• Outdoor games, like cornhole, horseshoes, or badminton
  • Football or frisbee
  • Musical instruments such as guitar or ukulele to play around the campfire
  • Deck of cards
  • Your favorite book
  • Puzzle book
  • Bluetooth speaker or radio to (respectfully) listen to music at your campsite

Pet camping checklist

If you want to embark on your journey with your four-legged friend, you’ll want to take time to pack the right stuff for them as well. 

pet camping checklist

A dog travel box

Prep a “doggie box” before you go that has all of your pup’s essentials.

  • Water and food bowls
  • Dog food and treats
  • Collar and leash
  • Bags for poop
  • Brush or other grooming supplies, if needed
  • Blanket or dog bed
  • Chew toys
  • Old towel for swimming, rain, or cleaning dirty paws
  • Booties or sweater, if traveling to a cold climate
  • Copy of health and vaccination record
  • Any medications that your dog takes
  • A recent picture of your dog, in case they go missing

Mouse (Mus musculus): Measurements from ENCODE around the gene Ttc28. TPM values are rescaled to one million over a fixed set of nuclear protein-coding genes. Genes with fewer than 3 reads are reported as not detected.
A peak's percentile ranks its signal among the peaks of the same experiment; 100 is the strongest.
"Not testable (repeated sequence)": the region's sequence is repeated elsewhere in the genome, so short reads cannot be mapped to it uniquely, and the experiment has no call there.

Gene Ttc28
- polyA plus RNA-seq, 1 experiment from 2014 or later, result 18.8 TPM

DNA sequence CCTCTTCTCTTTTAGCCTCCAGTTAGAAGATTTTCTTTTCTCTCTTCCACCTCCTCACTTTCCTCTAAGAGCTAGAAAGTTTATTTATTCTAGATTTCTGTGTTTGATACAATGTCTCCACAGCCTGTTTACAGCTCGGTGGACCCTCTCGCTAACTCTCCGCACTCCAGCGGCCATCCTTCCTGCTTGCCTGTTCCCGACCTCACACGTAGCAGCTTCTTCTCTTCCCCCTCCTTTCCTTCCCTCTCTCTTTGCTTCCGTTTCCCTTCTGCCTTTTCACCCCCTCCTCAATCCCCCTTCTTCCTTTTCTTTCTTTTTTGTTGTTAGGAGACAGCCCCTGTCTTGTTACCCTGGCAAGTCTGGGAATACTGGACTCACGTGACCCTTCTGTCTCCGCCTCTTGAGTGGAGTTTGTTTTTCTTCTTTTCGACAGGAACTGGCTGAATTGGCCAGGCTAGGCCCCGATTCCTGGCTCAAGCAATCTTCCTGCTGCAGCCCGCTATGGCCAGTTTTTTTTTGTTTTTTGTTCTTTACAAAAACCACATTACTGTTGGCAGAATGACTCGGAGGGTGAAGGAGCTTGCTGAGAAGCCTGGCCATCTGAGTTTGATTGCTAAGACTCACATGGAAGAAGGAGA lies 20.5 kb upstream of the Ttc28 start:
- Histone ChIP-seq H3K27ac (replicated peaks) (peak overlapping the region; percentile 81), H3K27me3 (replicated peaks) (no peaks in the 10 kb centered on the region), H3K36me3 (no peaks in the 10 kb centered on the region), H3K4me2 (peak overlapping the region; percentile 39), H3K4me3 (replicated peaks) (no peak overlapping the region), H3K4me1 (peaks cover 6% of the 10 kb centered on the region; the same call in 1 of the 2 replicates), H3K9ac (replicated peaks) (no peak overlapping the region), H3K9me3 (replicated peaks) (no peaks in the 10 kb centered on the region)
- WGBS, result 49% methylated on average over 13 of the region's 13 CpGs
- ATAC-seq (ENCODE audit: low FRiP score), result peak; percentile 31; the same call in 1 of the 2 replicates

Pet first-aid kit

Even the best-behaved dogs can get into trouble out in nature, whether it’s getting too close to a prickly plant or curiously investigating a wild critter or insect. Because of this, it’s important to create a first-aid kit for your dog. You can make your own kit with the following items:

  • Dishwashing soap for bathing
  • Medical tape
  • Tweezers
  • Blunt-end scissors 
  • Disposable gloves
  • 3% hydrogen peroxide for inducing vomiting
  • Oral syringe
  • Styptic powder
  • Small flashlight
  • Absorbent gauze
  • Antibiotic ointment

Keep this packed altogether in your RV or vehicle. If you plan on venturing out on a hiking trail, it’s also a good idea to pack a smaller bag that has items like gauze, medical tape, and tweezers, just in case you need to administer aid on the trail.

Recreational activities checklists

Planning on doing recreational activities like hiking, swimming, or biking on your camping adventure? Here are some additional supplies and gear you’ll want to bring.

Hiking

Hoping to take some day hikes? Be sure to bring a daypack to carry the essentials.

  • Water bottle
  • Snacks